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Subject: Stainless steel in outdoor sculptures

Stainless steel in outdoor sculptures

From: Deborah Lau <deborah.lau>
Date: Tuesday, September 10, 2002
N.J. Bud Goldstone <budgoldstone [at] yahoo__com> writes

>Stainless steel reinforcements within cement mortar sculptural
>members had been used for repairs and conservation in 1979-1985 of
>the complex sculpture "The Watts Towers" by Simon Rodia. After only
>eight years (1995-1998) during failure inspections, we found severe
>damage from cathodic reaction between the stainless and Rodia's
>original mild steel reinforcements. Rodia's work was done between
>1924 and 1955. Has anyone else found this unexpectedly early
>problem? The degradation of the artist's 1924-1945 mild steel was
>severe in 1995 after stainless steel was used nearby, not
>necessarily attached to the original.

Galvanic coupling occurs when two dissimilar metals are connected
electrically. This may not need  more than a thin moisture film to
complete the electrical circuit. The more "noble" (higher on the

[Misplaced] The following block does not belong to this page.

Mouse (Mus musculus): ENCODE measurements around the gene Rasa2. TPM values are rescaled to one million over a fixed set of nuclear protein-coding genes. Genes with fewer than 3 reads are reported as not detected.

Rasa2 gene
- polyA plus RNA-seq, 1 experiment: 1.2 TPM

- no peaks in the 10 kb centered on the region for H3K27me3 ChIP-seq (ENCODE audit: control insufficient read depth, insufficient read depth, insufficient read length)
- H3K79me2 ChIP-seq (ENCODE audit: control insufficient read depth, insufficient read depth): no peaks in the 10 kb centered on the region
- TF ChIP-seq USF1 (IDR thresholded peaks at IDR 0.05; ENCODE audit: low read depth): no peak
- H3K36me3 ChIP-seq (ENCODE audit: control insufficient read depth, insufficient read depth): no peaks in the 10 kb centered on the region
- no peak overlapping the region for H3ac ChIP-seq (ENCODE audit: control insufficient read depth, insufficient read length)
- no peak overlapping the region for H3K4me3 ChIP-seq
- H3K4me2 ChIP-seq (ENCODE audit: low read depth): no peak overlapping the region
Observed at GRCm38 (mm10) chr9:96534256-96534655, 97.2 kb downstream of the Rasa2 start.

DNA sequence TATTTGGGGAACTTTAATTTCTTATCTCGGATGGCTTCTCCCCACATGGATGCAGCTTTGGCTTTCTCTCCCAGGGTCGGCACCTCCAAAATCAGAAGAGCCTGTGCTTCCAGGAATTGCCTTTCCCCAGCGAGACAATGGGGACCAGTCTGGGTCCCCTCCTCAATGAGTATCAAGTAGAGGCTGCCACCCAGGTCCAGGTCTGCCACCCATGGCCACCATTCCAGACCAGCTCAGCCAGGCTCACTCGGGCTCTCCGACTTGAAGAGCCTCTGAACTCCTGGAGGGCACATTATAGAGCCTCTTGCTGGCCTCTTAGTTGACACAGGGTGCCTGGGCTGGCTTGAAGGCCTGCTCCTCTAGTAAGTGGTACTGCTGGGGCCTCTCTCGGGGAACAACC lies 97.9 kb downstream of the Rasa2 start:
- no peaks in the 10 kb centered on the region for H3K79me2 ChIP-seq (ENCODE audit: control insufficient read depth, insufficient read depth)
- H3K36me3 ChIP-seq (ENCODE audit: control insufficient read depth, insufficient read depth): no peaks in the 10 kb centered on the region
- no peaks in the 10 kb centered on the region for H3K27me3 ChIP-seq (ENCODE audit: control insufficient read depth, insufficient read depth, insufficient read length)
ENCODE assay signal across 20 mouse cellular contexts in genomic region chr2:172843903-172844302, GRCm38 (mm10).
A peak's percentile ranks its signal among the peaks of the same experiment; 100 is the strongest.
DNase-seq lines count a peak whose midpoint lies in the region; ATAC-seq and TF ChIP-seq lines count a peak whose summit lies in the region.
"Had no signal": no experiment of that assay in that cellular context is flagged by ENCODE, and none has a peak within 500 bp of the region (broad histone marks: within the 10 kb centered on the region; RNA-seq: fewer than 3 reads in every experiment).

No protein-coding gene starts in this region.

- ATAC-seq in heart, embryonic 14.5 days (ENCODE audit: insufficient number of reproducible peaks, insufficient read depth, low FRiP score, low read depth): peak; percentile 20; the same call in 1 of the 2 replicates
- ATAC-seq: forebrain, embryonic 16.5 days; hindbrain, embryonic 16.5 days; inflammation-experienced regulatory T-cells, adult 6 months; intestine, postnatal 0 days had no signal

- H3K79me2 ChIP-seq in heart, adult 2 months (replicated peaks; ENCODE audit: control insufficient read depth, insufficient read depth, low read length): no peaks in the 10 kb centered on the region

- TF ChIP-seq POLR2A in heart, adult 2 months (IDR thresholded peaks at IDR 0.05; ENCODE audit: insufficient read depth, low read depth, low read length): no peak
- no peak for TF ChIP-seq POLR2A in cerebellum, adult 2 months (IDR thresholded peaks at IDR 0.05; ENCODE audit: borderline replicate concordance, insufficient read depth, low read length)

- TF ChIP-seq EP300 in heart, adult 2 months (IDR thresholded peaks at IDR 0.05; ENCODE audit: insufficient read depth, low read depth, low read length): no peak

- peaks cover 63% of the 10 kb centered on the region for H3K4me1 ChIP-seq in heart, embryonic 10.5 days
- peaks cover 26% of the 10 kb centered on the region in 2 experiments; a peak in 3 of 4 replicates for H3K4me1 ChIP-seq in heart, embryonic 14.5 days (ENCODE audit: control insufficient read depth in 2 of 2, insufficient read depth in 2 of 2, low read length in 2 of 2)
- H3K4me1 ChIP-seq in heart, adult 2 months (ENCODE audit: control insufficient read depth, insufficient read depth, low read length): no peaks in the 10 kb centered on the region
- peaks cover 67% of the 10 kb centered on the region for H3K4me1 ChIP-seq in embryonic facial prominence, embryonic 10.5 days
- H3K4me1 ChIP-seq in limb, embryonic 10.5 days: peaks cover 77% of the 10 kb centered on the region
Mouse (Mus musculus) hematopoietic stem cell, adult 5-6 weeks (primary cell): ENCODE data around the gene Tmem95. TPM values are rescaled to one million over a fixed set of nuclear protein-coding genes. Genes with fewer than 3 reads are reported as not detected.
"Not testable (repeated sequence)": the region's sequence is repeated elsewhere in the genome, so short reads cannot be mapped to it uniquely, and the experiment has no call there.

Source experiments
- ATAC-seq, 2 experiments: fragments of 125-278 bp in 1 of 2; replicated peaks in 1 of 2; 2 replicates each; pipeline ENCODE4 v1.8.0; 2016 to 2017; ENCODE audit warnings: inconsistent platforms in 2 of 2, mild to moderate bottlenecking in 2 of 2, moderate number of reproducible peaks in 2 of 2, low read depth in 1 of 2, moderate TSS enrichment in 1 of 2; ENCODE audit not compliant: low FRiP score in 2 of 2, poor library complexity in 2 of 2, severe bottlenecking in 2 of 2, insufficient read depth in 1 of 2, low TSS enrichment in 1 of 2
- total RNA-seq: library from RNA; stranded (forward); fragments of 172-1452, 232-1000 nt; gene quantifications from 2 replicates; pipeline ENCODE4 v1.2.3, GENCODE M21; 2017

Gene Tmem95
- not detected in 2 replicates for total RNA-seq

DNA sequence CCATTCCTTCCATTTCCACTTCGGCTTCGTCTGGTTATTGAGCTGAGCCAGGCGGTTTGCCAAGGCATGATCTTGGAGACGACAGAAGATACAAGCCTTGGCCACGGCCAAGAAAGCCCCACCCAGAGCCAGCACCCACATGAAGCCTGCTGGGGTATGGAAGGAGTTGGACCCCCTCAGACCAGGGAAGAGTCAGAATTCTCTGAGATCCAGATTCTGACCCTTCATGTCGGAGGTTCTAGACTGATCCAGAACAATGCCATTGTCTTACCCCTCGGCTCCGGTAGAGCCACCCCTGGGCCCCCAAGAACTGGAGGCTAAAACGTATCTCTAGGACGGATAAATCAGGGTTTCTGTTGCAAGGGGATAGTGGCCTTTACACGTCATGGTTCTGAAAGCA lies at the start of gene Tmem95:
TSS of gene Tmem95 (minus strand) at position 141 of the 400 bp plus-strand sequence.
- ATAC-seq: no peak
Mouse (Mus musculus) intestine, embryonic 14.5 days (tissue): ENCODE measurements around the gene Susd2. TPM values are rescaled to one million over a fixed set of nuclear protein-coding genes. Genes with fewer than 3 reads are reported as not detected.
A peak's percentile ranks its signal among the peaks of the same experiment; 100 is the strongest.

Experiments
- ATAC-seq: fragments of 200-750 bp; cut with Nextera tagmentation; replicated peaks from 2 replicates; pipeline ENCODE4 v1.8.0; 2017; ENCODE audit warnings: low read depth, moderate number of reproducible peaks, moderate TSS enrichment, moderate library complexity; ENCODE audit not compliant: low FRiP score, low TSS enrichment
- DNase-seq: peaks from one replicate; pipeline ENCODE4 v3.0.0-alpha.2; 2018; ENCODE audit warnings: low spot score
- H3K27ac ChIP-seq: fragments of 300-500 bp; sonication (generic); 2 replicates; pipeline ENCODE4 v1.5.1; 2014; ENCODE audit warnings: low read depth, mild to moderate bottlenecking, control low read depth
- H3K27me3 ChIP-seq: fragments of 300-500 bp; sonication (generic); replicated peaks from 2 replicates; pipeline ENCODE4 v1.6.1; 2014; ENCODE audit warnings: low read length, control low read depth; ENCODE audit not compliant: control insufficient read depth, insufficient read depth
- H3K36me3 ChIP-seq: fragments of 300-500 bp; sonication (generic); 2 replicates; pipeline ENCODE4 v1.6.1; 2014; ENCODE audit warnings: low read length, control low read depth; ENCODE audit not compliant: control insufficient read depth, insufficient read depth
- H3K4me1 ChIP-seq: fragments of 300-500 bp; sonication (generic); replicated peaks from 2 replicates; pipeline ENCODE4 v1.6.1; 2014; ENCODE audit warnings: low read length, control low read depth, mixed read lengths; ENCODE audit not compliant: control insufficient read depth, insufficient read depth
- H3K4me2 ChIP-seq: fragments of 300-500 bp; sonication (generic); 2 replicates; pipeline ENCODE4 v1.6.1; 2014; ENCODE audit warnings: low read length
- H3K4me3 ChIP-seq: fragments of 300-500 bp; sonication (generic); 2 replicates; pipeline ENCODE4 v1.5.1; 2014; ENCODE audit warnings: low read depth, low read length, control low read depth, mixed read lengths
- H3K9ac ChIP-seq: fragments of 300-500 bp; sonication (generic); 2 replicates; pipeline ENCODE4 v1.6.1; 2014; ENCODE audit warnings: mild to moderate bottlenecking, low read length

galvanic series) will promote the corrosion of metals lower in the
galvanic series.

Even if the stainless steel was not in direct physical contact with
the mild steel (yet connected by the concrete) there is still
opportunity for damage to occur as there is a slight electrical
connection. Complete electronic insulation would be the only way to
prevent the reaction between the stainless and mild steel. This may
be done with polymer, rubber or ceramic insulators at the points of
metallic connection.

Other ways to prevent galvanic coupling are to have the metals as
close together or the same in the galvanic series. Your
recommendation against using stainless reinforcements in a mild
steel sculpture is valid. Are you able to use mild steel
reinforcements of similar composition?

Another option is to put something in that is anodic to both
stainless steel and mild steel.  This is called "cathodic
protection" and is widely used in numerous industries.  If the mild
steel is not in physical contact with the stainless steel, you can
use an 'impressed current' method to maintain the potential of the
mild steel close to that of the stainless steel so neither will

Deborah Lau
Analytical and Conservation Scientist
Corrosion Science and Surface Design
PO Box 56, Graham Rd
Highett VIC 3190 Australia
+61 3 9252 6403
Fax: +61 3 9252 6253

                  Conservation DistList Instance 16:19
               Distributed: Thursday, September 12, 2002
                       Message Id: cdl-16-19-003
Received on Tuesday, 10 September, 2002

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